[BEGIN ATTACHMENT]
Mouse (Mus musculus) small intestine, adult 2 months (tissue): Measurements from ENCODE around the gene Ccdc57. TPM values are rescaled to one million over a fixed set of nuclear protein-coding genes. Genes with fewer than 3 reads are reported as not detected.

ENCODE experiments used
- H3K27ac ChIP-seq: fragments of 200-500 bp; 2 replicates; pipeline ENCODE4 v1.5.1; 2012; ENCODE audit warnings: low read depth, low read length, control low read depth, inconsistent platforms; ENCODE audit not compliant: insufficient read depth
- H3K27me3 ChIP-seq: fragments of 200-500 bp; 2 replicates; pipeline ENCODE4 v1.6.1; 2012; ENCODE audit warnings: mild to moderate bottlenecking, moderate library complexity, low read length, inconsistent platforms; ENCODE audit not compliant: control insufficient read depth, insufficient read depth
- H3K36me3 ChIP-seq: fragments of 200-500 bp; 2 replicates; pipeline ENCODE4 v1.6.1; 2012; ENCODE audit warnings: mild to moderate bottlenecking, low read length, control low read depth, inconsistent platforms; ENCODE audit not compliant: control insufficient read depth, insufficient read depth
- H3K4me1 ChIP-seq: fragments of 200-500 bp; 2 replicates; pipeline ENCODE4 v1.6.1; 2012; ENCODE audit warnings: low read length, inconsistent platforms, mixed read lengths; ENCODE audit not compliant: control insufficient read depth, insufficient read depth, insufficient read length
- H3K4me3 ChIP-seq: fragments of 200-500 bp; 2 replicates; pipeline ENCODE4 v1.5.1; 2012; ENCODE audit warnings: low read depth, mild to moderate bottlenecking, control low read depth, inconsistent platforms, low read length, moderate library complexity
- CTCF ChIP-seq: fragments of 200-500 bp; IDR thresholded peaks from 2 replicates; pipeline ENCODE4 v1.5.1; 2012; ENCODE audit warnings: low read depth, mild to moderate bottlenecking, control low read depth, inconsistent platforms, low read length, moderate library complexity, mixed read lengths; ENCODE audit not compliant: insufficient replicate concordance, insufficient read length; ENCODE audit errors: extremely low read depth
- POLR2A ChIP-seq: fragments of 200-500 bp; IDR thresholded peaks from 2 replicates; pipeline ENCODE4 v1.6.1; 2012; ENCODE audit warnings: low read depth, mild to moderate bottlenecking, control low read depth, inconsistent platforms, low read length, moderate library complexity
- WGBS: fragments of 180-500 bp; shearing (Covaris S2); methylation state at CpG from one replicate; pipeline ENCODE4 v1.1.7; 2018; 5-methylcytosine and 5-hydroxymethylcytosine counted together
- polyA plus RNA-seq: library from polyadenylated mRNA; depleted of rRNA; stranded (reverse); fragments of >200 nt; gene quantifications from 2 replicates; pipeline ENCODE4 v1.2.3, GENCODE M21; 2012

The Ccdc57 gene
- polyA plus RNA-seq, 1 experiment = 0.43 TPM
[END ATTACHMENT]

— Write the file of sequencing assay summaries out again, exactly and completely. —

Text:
Mouse (Mus musculus) small intestine, adult 2 months (tissue): Measurements from ENCODE around the gene Ccdc57. TPM values are rescaled to one million over a fixed set of nuclear protein-coding genes. Genes with fewer than 3 reads are reported as not detected.

ENCODE experiments used
- H3K27ac ChIP-seq: fragments of 200-500 bp; 2 replicates; pipeline ENCODE4 v1.5.1; 2012; ENCODE audit warnings: low read depth, low read length, control low read depth, inconsistent platforms; ENCODE audit not compliant: insufficient read depth
- H3K27me3 ChIP-seq: fragments of 200-500 bp; 2 replicates; pipeline ENCODE4 v1.6.1; 2012; ENCODE audit warnings: mild to moderate bottlenecking, moderate library complexity, low read length, inconsistent platforms; ENCODE audit not compliant: control insufficient read depth, insufficient read depth
- H3K36me3 ChIP-seq: fragments of 200-500 bp; 2 replicates; pipeline ENCODE4 v1.6.1; 2012; ENCODE audit warnings: mild to moderate bottlenecking, low read length, control low read depth, inconsistent platforms; ENCODE audit not compliant: control insufficient read depth, insufficient read depth
- H3K4me1 ChIP-seq: fragments of 200-500 bp; 2 replicates; pipeline ENCODE4 v1.6.1; 2012; ENCODE audit warnings: low read length, inconsistent platforms, mixed read lengths; ENCODE audit not compliant: control insufficient read depth, insufficient read depth, insufficient read length
- H3K4me3 ChIP-seq: fragments of 200-500 bp; 2 replicates; pipeline ENCODE4 v1.5.1; 2012; ENCODE audit warnings: low read depth, mild to moderate bottlenecking, control low read depth, inconsistent platforms, low read length, moderate library complexity
- CTCF ChIP-seq: fragments of 200-500 bp; IDR thresholded peaks from 2 replicates; pipeline ENCODE4 v1.5.1; 2012; ENCODE audit warnings: low read depth, mild to moderate bottlenecking, control low read depth, inconsistent platforms, low read length, moderate library complexity, mixed read lengths; ENCODE audit not compliant: insufficient replicate concordance, insufficient read length; ENCODE audit errors: extremely low read depth
- POLR2A ChIP-seq: fragments of 200-500 bp; IDR thresholded peaks from 2 replicates; pipeline ENCODE4 v1.6.1; 2012; ENCODE audit warnings: low read depth, mild to moderate bottlenecking, control low read depth, inconsistent platforms, low read length, moderate library complexity
- WGBS: fragments of 180-500 bp; shearing (Covaris S2); methylation state at CpG from one replicate; pipeline ENCODE4 v1.1.7; 2018; 5-methylcytosine and 5-hydroxymethylcytosine counted together
- polyA plus RNA-seq: library from polyadenylated mRNA; depleted of rRNA; stranded (reverse); fragments of >200 nt; gene quantifications from 2 replicates; pipeline ENCODE4 v1.2.3, GENCODE M21; 2012

The Ccdc57 gene
- polyA plus RNA-seq, 1 experiment = 0.43 TPM